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Self-Help through Writing Self-Help

How does the act of writing self-help help writers?
The benefits of writing are widely documented, as are the benefits of teaching others. This, combined with the growing popularity of autoethnography, provides an opportunity to examine self-help authors and their relationships with their material. What benefits (or issues) arise from the act of writing self-help? For example, Sarah Knight (author of the No Fucks Given Guides) says her writing reflects what she has learnt about managing her own anxiety. However, was she already codifying her strategies while learning to deal with anxiety? Did writing help her, or was she simply out to fill a gap in the market?

  • Maggie Nelson's 'The Argonauts' is a great piece of autoethnography that the potential writer could look at when approaching this topic. – Samantha Leersen 4 months ago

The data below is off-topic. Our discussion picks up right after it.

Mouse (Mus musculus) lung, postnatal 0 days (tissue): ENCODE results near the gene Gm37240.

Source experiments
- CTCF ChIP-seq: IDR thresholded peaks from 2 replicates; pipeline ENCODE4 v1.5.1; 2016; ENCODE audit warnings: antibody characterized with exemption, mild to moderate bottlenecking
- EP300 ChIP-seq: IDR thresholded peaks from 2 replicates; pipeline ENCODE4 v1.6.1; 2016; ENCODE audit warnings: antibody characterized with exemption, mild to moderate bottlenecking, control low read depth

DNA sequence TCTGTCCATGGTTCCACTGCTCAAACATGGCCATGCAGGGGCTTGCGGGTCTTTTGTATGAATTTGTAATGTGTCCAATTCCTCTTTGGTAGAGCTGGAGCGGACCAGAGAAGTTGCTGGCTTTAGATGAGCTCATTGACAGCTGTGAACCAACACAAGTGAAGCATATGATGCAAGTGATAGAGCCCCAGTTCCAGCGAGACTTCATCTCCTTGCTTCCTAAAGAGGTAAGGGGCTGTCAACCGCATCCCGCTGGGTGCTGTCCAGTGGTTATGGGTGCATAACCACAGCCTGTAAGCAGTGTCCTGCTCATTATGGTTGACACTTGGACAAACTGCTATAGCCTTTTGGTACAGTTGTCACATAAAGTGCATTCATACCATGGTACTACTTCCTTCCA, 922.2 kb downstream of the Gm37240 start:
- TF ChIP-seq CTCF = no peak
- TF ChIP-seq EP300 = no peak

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  • There's something here for sure. I would probably be interested in doing some research on this and writing it – mmbranagan 3 months ago
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  • I second Samantha's suggestions on The Argonauts. Maggie Nelson's most recent work, On Freedom, also ventures into her personal experience with anxiety, making art, motherhood, and the act of writing and creating in her own life as she meditates on the world around her. – kkenny 3 months ago
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  • That is a seriously interesting topic. Perhaps, the writer could write self-help to see how much helped themselves? :D – Paddy 2 months ago
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